The Sound of Rails – Prelude of Hypnotics

The Sound of Rails
Prelude of Hypnotics

Imagine yourself on a long, relaxing train ride through a vast, open stretch of land – like Nebraska. The scenery, while nothing dramatic or outstanding, is beautiful in it’s own way, quietly passing by mile by mile outside the window. The percussive clicking of the train on the tracks lulls you back and forth in your seat, and as your eyes close, your ears are filled with the sounds of your surroundings: the quiet chatting of other passengers, the clanking of the train attendants’ carts, the rustling of newspapers and magazines …
Now imagine yourself wearing a set of headphones on that train. The sights of the scenery outside blend together with the lulling tones of a bass guitar, while the sounds of the tracks passing underneath you become one with a cadence of slow, steady drumming. The background noises of the passengers eventually disappear from your ears, replaced by the clean, crisp tone of quietly plucked and strummed guitar parts. This is The Sound of Rails’ Prelude of Hypnotics.
The album opens with “The Nervous System,” an ominous track that best fits the album title of ‘hypnotic.’ The track opens with a bass track that evokes the clanking of a train on the tracks, with guitar pings that add to the atmosphere. When the drums do finally make an appearance, they perfectly mimic the bass before picking up and turning the track into a spooky direction, complete with slightly distorted vocals and ominous lyrics. The instrumental “Pacific Rim” only adds to the mysterious feel of the opening track, with morose guitar tones sprinkled over strong interaction between bass and drums. “Dark Full Ride” is very laid-back, with the guitar shadowing the bass sounds over a simple drum track with some softly spoken vocals. The track eventually picks up, awash in a sea of clean tone guitar, although the bass and drums are still the focal point of the song.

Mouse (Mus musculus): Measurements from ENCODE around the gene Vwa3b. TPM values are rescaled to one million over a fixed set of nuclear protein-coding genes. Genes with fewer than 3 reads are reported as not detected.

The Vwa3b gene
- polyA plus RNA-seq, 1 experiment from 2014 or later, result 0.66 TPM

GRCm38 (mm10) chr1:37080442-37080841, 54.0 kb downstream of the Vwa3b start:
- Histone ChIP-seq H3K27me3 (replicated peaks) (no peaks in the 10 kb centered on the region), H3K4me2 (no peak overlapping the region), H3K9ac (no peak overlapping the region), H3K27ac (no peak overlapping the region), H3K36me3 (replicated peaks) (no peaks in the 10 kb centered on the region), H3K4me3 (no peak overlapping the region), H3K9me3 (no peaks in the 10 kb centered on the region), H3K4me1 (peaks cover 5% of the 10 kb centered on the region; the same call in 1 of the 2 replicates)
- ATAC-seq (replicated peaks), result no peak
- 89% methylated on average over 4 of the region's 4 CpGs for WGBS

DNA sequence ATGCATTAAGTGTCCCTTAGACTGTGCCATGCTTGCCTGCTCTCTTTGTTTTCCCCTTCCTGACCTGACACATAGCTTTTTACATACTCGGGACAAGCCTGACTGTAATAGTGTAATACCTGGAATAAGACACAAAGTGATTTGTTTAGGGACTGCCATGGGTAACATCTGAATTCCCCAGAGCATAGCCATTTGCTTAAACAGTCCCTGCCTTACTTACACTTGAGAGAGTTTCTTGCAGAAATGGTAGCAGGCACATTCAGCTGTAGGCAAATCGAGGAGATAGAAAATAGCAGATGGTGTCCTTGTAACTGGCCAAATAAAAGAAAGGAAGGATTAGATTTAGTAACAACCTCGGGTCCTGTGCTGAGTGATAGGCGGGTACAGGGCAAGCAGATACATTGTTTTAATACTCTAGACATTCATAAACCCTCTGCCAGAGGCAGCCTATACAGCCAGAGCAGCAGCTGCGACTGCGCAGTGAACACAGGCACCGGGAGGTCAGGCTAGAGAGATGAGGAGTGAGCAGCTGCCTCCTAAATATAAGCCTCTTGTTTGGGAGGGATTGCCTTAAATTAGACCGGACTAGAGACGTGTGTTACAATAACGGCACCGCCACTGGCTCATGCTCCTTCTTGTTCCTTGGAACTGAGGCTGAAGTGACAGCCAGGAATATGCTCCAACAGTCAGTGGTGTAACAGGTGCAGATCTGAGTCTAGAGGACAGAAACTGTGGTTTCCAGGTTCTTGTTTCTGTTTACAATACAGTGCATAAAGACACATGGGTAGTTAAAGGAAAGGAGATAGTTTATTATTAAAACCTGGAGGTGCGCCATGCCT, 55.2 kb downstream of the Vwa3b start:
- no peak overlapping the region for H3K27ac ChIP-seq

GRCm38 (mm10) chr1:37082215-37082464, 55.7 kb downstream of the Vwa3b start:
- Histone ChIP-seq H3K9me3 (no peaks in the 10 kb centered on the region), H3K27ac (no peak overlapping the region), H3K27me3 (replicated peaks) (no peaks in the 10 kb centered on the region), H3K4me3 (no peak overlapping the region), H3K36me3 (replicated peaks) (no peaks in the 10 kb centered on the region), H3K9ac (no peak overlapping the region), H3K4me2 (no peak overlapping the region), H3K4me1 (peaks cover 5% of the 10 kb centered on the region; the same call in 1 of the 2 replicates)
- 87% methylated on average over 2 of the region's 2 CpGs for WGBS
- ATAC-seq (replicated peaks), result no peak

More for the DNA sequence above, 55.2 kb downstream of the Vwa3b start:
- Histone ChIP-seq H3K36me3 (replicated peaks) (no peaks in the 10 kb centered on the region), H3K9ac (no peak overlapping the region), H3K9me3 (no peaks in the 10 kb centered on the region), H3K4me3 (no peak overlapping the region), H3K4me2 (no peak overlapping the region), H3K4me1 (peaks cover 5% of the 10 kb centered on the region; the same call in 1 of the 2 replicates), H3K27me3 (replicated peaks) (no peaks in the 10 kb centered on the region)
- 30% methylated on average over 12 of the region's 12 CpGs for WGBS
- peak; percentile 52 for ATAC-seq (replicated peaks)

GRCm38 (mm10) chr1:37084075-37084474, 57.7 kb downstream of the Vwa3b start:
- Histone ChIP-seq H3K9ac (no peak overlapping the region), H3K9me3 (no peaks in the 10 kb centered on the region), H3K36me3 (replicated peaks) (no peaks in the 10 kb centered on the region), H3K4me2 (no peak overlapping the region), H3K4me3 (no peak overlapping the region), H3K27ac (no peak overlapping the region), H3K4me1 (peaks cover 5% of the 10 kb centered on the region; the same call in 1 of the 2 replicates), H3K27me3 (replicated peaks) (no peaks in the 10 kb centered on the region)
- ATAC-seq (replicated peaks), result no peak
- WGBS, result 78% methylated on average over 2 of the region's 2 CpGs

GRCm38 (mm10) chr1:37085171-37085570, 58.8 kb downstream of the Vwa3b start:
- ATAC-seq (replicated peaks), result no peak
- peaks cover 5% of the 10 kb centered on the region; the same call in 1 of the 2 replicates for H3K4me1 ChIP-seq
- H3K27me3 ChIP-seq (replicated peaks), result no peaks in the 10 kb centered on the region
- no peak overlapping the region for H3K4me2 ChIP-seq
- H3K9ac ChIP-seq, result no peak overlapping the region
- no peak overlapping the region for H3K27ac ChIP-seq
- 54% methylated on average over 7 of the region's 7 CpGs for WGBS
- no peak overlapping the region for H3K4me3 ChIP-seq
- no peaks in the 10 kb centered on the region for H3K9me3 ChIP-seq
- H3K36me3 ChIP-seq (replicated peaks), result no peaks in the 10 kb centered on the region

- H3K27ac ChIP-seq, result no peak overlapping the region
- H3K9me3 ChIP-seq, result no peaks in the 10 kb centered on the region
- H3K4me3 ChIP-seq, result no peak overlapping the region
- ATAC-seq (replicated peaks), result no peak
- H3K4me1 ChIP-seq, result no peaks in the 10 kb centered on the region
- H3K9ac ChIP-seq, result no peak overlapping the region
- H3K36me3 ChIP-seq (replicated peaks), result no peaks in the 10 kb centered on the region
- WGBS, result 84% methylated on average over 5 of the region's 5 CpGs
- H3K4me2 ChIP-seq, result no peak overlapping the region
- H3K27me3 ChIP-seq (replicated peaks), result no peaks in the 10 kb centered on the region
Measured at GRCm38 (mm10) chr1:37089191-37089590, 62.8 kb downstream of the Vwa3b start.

“In a Trance” sees the guitar become more of an actual necessary piece of the song equation, as the track centers on the droning sounds of the bass and guitar along with the monotone vocals. “The Coal Porter” harkens back to the opening of the CD, with an opening passage of bass and cymbals that brings to mind train-track images. The drums build up and take the song to a higher plateau, although it retains its original tone. “Regulations” opens with an attention-grabbing sound of a feedback whirl, which sputters out into the most upbeat track on the disc. The song itself is nothing special, although it’s worth noting because it is the only song on the disc that doesn’t keep with the ‘hypnotic’ vibe. “The Killer” opens with a basement engineering sound, which takes on a dark feeling when combined with the throbbing bassline and ‘all-over-the-place’ drums of the track. Eventually the sound gets around to ‘normal’ again, and the track continues before ending in a guitar drone. The quiet “Trestles Over Missouri” ends the hypnotic train ride in a slow, lulling fashion, as the rhythm of the track eventually winds down, ending the disc with a long, sustained organ note.
Much like a train ride, Prelude of Hypnotics doesn’t have any loud swells or dramatic build-ups to it. I was pressed to find a way to describe the disc, and the best I could come up with was “peacefully monotonous” – the sound doesn’t necessarily go anywhere, but after the first song and a half, you really don’t want it to, either. The Sound of Rails music is quite nice, and while I’m not too certain how well I’d handle listening to this disc at work or in my car, it really does make great music to read by or fall asleep to. Hey – at least I’ve got something to put in my Walkman for that next long train ride.